As a side note: I want to make it absolutely clear that I also see this as a systemic problem of health care and social care systems that are underpaying their most valued workers and managing for perceived efficiency by pretty ridiculous measurements, and often under educating their workers. All these management strategies and policies are often implemented without looking at the actual long-term impact of their so-called “ efficiency”  on the level of care and wellbeing they are achieving. I see many people in the system who WANT to operate in a more caring way, who want to improve the systems they work in, and who are punished for it instead! 

Photo by Patty Brito on Unsplash

So… Am I going back there?

The whole experience left me terribly stuck on scheduling a new appointment with this professional after my summer holiday to tackle my continuing weight problems due to the long covid and my pre-menopause treatments. I have begun to dread a new visit so much that there is a giant wall of awful in front of picking up that phone and making an appointment. Let alone sitting with them in that office and defending myself against what feels like a series of mini attacks.  

I guess that is why I often resort to doing my own research and designing my own experiments for many of the improvements I have made in my life. It is to avoid having to deal with all the misunderstandings and having my internalized shame and ableism triggered again. Sometimes it’s easier to do WITHOUT the help, than WITH the help that brings on the shame. This is just one example.

I’ll keep trying…

I am just going to trust my persistence and give myself a bit of grace. I can work on better alternatives for my evening snacking by myself in the meantime. I’ve already involved the family. In the end, I believe in my ability to handle this: I will either come up with a plan to tackle this even better at home. Or I’ll have the courage to make that phone call and share this blog with that dietician.  Or, finally, I might need to find another dietician because this one is not a good fit. Because I am happy to report: I did not encounter similar problems in opening up to my physical therapist about similar challenges with my ADHD and rebuilding an exercise habit. In fact, they have been nothing but supportive! As has my yoga teacher, who I often need to ask for modifications…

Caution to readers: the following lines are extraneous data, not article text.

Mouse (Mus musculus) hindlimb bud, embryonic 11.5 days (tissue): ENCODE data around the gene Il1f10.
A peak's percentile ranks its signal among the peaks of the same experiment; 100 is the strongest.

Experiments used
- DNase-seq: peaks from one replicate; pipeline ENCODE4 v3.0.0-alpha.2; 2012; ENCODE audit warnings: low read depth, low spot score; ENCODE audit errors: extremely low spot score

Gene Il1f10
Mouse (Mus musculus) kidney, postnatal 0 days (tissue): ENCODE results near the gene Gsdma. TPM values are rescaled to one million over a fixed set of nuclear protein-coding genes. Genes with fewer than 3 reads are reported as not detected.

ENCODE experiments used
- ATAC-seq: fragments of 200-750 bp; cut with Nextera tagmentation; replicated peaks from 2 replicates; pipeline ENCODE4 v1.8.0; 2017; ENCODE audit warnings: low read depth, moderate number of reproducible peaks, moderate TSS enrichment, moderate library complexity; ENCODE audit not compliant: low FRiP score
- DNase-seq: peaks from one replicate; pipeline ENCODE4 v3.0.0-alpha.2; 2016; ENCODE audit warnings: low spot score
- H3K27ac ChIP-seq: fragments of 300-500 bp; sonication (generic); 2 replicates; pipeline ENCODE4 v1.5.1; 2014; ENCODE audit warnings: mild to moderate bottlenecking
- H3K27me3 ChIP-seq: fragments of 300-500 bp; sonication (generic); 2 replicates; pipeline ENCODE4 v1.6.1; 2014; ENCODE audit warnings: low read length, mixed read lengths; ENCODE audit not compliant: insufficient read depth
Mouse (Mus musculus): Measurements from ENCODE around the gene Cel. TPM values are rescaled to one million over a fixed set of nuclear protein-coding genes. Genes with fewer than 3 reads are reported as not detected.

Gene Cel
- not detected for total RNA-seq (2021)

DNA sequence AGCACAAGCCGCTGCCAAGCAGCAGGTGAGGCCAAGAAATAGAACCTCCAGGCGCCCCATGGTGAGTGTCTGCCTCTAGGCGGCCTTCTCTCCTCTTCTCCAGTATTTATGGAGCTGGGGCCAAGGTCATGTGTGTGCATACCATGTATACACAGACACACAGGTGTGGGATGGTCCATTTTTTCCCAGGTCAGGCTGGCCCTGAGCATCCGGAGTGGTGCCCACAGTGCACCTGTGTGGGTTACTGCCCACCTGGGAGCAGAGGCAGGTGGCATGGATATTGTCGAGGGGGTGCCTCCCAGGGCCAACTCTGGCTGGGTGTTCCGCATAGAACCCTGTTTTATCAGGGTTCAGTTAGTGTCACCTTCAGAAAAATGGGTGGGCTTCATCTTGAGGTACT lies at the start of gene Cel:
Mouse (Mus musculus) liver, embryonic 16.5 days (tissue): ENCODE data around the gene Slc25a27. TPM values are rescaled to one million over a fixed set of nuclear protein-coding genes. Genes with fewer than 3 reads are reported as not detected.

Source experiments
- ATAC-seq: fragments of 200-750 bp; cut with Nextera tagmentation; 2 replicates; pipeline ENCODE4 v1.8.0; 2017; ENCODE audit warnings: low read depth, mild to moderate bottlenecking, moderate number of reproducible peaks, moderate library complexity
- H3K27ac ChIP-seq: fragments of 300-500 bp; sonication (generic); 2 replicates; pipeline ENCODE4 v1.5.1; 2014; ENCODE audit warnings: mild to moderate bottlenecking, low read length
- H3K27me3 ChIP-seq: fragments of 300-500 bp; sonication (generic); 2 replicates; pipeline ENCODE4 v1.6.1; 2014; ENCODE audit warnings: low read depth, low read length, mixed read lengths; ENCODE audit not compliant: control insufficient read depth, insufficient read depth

So please, despite all your rotten experiences, keep believing. There are people out there who get it already or who are willing to listen and adapt their services to our needs! When we dare to step up and express them.

PS. If you struggle with feeding yourself healthy ways because of your ADHD this post by Rene Brooks is one of the best ever written. 100 No-Cook Meal Items For When You Refuse to Adult